The two LCS builders, Austal USA and Lockheed Martin, released statements Monday following the Navy’s RFI. Both companies intend to compete for the frigate program, which has been opened up to allow other domestic and foreign ship designers to compete as well.

Austal USA President Craig Perciavalle said, “Austal USA welcomes the Navy’s FFG(X) RFI. With our hot LCS production line and highly skilled workforce, we are well prepared and very excited for this great opportunity to take the next step into future warfighting by expanding the capabilities of the Independence-variant LCS. We will work hard to provide a highly capable ship that answers the Navy’s future needs for the FFG(X).”

Lockheed Martin spokesman John Torrisi told USNI News, “we look forward to sharing our vision for FFG(X) based on our Freedom-variant design with the U.S. Navy. Built to U.S. Navy shipbuilding standards, the Freedom-variant was designed from the keel up to be adaptable, scalable and responsive to the fleet’s needs. We look forward to leveraging this flexibility and our naval systems integration experience to deliver a capable and low risk Frigate solution designed to support the Navy’s vision for distributed fleet operations.”

  • Lazarus

    I hope Senator McCain is ready to pay over $1b to get his direct Perry class replacement. The Navy FFG(X) RFI does not suggest that the ship has an area air defense requirement.

    • Cheech

      Well – it sounds like it has more than a SeaRAM as I’m doubtful that’s sufficient for escort duty. •· “Support transoceanic logistics movements by serving as a force multiplier to area air defense capable destroyers. If equipped with weapons providing the required capability and capacity, the ship will independently escort logistics ships during transit through low and medium threat regions.”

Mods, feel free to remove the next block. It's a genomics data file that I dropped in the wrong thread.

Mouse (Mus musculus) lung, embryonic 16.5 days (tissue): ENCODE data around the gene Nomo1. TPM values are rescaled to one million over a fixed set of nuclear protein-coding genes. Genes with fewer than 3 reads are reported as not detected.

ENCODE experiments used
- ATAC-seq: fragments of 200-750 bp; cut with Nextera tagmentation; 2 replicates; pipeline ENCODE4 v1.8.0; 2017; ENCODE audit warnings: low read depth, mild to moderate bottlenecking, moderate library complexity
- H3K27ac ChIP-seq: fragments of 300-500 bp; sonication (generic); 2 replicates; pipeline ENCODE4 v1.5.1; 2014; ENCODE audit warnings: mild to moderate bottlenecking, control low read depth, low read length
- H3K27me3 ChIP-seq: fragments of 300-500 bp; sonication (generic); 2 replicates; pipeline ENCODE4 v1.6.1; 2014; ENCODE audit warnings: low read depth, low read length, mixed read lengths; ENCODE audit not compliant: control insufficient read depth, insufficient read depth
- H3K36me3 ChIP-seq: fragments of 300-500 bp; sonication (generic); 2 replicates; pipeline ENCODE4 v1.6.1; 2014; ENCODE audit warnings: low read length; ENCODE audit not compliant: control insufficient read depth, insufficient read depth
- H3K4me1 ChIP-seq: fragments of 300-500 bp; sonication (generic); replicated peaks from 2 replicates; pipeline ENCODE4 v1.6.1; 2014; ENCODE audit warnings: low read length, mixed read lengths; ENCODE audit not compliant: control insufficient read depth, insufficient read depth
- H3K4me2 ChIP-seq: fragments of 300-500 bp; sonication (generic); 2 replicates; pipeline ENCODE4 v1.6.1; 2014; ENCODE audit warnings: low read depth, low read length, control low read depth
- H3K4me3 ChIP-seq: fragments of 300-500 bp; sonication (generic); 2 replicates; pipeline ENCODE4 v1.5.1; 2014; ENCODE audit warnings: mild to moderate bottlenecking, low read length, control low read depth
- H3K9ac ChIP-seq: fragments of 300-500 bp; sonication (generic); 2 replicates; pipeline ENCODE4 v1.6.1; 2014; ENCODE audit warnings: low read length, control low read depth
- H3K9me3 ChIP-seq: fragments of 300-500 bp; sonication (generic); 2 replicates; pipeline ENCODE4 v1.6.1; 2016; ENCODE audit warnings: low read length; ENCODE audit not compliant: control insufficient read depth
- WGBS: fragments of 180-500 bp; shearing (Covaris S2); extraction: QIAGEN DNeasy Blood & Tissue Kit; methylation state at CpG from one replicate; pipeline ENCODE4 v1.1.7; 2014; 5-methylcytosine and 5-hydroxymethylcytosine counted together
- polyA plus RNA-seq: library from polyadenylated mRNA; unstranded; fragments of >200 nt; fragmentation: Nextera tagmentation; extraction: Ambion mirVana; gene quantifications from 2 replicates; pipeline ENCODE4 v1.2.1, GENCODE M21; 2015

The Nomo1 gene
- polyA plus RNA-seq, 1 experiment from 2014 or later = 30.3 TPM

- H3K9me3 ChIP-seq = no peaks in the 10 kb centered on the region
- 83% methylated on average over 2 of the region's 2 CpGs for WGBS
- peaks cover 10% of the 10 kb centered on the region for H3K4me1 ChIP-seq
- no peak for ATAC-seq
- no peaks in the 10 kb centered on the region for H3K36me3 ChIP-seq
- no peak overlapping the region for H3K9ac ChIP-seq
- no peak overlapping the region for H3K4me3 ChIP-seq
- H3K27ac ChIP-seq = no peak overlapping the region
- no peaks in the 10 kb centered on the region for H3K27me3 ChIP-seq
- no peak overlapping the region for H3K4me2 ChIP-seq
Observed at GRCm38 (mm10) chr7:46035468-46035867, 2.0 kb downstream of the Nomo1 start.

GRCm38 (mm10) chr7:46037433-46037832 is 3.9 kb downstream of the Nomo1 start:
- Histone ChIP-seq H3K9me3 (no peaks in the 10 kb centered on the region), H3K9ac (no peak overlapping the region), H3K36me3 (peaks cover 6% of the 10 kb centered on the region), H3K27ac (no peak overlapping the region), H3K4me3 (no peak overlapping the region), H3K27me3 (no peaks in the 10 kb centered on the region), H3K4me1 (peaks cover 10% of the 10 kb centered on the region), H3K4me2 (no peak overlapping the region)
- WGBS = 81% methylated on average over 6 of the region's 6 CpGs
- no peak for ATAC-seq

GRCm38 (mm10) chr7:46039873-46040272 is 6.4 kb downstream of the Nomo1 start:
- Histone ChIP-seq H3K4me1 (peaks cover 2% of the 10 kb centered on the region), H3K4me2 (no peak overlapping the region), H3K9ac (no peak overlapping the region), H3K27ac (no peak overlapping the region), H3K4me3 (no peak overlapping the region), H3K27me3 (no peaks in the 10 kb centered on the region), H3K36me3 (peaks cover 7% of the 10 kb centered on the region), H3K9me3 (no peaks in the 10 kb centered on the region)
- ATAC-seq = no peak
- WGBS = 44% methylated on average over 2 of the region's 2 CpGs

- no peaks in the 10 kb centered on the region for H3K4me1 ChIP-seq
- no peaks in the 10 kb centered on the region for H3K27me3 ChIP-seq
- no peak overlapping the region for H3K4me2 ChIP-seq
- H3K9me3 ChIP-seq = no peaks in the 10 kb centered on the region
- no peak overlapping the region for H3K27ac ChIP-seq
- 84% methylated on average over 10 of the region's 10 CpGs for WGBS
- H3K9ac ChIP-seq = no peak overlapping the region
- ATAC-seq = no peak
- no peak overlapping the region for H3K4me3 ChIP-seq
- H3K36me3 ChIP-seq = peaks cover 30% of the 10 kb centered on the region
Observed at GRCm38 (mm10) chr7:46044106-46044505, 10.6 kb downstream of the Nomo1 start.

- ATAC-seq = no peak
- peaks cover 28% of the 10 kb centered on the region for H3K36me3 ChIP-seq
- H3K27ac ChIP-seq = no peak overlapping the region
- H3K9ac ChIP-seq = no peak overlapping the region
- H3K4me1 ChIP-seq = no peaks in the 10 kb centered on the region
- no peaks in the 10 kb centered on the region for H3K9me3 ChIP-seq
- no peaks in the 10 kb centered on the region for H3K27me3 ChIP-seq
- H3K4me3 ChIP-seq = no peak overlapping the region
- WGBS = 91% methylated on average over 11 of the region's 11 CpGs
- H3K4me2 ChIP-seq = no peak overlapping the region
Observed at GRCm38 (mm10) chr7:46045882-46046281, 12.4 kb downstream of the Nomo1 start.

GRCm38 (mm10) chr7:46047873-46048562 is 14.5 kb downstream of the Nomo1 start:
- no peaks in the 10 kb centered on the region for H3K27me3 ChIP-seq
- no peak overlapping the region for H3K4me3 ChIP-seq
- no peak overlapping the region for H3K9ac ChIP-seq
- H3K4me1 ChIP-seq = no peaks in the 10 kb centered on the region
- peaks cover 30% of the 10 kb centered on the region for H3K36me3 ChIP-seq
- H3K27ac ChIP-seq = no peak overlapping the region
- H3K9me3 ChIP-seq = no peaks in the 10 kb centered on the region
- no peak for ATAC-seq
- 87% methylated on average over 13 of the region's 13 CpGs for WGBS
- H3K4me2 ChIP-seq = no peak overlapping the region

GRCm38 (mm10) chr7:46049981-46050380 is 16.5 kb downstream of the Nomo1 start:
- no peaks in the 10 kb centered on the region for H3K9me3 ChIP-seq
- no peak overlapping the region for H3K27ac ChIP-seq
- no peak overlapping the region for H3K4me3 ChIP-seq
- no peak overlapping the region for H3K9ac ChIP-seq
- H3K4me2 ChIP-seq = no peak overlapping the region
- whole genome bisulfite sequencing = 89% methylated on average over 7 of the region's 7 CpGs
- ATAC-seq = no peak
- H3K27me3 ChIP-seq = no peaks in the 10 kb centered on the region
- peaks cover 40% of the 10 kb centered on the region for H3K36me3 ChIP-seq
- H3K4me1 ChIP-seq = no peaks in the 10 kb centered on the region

• DaSaint

        If we wanted a more cost-effective way to protect our logistics movement, we would start by equipping each logistics vessel with a SeaRam, 2 Phalanx CIWS, ESM and ECM. Now how expensive is that vs Billion dollar escort ships?


        If one assumed each of those components added up to $100 million, which is doesn’t, you could suitably equip 10 logistics vessels accordingly. But we don’t. Why? Because its not sexy, and because we like shiny billion dollar ships. Our priorities are screwed.

        • tpharwell

          In ten years, the Navy wont have any more logistics vessels left to protect. Problem solved.

        • Ken Long

          The older, USN operated, logistics ships did have self defence weapons. When these ships were transferred to MSC, the weapons were removed, because the civilian mariners can’t operate these weapons. Also, the civilian crew size was much smaller than when they were USN ships.

          • DaSaint

            Yes, they did. We should change that, and have self-defense weapons plus a contingent of Navy sailors to operate them.

            Aternativlely, the weapons and their control systems could be containerised and added as needed.

      • Lazarus

        The Navy wants to explore an ESSM capability in the new frigate, and hopefully there will be space/weight for that. McCain seems trapped in a 1980’s concept that is not now affordable in the necessary numbers.

    • NavySubNuke

      Hmmm so the choice is between spending $1B for two basically unarmed lightweight ships that have no hope of survival in a fight against any close to its weight class and has a history of severe engineering casualties or spending $1B for a ship actually capable of facing the enemy and not only winning but bringing its crew home alive —– seems like a pretty easy/straightforward choice to me.
      Especially when you consider the Navy’s cowardly decision to keep both LCS types and double the logistics costs associated with maintaining those ships. The extra maintenance from two independent tails is close to if not more than the cost of the extra crew the frigate will carry.

      • DaSaint

        Unfortunately, it’s rather simple.
        The Freedom class costs almost $600 million, without GFE.
        The Independence class costs almost $600 million, without GFE.
        The NSC costs over $750 million, without GFE
        Shoot, the new USCG Offshore Patrol Cutter is going to cost over $400 million when all is said and done.